Black women who choose to retain a natural look (afros, braids, twists, dredlocks) often face discrimination and suffer from confusion, anger, and even depression. As Lorraine Hansberry stated, “I love being black…but sometimes it can be so complicated.” Women in the corporate world are hard pressed to choose between heritage and job opportunities when deciding on their appearance. I watched a 1999 report on 20/20 about a flight attendant who was told to lose her braids, or lose her job. I was extremely surprised that ABC decided to report on an issue that for many African-American women is a part of daily life, but remains misunderstood by many. In our supposedly “free” and “equal” society, these things should not happen. Attitudes such as these lead to the confusion, self-hatred, and even disgust black women have of the very ethnic features that make them beautiful. In her essay, “Excuse Me Your Race is Showing,” Karen Grigsby Bates laments the superficiality of a movement that was supposed to change not only laws, but attitudes as well. Bates states, “It’s ironic and painful that having won the major battles of the first civil rights movement…a mental apartheid pigeonholes us in this decade almost as effectively as de jure segregation did our predecessors three decades ago.” The attitudes that make so many black women lack the confidence and self-love they deserve are perpetuated by the idea of non-beauty.
        Black women and men have a responsibility to promote a positive image of the beautiful black woman. Why is this important, one may ask? For one, before we can solve many of the other problems the African-American community faces, we have to be emotionally secure within ourselves. It is not possible to truly love others when we do not love ourselves. From her self-titled album The Miseducation of Lauryn Hill, Hill proclaims in her song Everything is Everything, “Let’s love ourselves then we can’t fail to make a better situation. Tomorrow, our seeds will grow, all we need is dedication.” As mothers, grandmothers, aunts, sisters, and most importantly, the support of the African-American community, black women must have a positive self-image to promote the well being of their community and command the respect they deserve. Very importantly, the love we have for ourselves is passed down to our children. As for the future, we have a responsibility to instill in children the importance of realizing how naturally beautiful they are and the uniqueness of the features that make them who they are.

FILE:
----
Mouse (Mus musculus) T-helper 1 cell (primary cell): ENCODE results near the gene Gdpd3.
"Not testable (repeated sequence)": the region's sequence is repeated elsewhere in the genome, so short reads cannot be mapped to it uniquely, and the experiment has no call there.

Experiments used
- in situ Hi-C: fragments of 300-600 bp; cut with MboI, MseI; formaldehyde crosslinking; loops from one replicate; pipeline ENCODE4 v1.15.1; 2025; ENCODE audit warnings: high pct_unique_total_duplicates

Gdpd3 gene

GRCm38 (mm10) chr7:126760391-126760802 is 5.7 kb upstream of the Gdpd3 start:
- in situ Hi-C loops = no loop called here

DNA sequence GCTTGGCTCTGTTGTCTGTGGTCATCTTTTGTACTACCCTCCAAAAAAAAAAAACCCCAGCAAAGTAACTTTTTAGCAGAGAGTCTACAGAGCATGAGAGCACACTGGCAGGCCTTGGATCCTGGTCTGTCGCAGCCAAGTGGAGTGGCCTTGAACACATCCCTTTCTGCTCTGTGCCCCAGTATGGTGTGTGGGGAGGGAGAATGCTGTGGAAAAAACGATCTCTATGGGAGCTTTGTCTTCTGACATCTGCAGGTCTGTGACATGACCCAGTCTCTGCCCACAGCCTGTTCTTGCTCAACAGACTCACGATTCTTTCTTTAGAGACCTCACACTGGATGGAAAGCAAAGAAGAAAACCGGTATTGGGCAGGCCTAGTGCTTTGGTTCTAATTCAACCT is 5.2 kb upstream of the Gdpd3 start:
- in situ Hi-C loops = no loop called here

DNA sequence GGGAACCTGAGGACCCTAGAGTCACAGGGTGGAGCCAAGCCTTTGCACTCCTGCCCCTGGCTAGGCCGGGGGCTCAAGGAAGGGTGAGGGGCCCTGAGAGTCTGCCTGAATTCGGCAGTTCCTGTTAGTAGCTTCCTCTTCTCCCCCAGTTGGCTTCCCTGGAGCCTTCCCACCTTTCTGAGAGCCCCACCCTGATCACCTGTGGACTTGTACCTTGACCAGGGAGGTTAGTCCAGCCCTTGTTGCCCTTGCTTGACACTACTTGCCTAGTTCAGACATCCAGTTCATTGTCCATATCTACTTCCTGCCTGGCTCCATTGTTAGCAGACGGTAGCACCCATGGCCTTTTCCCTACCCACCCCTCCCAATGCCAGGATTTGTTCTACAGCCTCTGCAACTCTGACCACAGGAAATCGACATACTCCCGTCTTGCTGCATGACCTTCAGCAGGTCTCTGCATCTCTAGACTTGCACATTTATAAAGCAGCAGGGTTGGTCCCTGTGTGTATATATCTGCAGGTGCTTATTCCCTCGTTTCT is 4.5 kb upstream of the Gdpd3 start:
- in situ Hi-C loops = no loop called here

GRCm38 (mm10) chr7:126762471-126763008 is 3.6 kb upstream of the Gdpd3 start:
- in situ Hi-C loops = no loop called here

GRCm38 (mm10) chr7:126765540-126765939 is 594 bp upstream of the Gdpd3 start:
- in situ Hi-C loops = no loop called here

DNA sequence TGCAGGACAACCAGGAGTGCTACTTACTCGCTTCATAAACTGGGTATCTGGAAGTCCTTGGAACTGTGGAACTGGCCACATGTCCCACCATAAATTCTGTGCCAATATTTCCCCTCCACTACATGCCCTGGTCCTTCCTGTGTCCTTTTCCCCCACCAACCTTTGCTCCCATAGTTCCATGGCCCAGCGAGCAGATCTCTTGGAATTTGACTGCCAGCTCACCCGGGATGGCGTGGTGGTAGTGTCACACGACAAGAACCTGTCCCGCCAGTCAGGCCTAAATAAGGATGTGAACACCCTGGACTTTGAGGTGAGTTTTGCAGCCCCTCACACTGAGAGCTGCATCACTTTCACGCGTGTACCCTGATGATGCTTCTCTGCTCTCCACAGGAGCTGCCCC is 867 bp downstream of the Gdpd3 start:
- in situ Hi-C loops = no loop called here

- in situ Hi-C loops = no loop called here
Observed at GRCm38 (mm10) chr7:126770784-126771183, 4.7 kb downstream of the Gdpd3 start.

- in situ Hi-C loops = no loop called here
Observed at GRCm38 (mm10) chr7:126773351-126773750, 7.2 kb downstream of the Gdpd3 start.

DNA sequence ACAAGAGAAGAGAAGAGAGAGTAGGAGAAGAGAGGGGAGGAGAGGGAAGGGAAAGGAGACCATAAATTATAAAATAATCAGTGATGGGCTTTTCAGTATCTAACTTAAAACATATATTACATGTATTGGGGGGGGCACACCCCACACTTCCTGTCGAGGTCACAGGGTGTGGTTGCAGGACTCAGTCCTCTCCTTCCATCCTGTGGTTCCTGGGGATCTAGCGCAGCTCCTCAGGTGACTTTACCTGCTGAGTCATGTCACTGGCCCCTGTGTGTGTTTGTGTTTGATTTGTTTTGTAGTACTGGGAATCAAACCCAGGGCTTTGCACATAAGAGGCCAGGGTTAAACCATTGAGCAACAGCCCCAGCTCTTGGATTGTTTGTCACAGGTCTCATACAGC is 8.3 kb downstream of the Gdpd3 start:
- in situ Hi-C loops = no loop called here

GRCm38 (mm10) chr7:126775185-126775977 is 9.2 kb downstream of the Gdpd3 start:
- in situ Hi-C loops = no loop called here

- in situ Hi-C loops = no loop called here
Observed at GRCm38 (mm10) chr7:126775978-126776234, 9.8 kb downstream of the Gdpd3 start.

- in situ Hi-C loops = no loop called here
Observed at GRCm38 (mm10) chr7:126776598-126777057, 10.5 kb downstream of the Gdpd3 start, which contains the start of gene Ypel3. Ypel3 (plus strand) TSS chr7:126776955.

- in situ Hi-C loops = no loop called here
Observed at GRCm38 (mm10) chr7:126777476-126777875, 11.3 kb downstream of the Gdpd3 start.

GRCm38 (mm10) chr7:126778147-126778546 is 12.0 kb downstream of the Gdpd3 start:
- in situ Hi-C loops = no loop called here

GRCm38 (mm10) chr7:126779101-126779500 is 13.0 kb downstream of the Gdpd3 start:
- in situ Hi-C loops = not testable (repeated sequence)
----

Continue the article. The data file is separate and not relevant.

The centuries of denigration black women have experienced has had an effect that cannot be easily remedied. The definition of beauty is something that is changed gradually with the realization of who possesses it, not just on a superficial level, but internally as well. As black women continue to learn to love themselves, despite discrimination and misconceptions, their true strength and inner beauty will shine through.

© 2002 Howard University
(First Published in limited print edition, An Anthology of Verse, Prose & Art, by the Composition for Honours Class, Howard University, Spring 2002. Professor E.R. Braithwaite)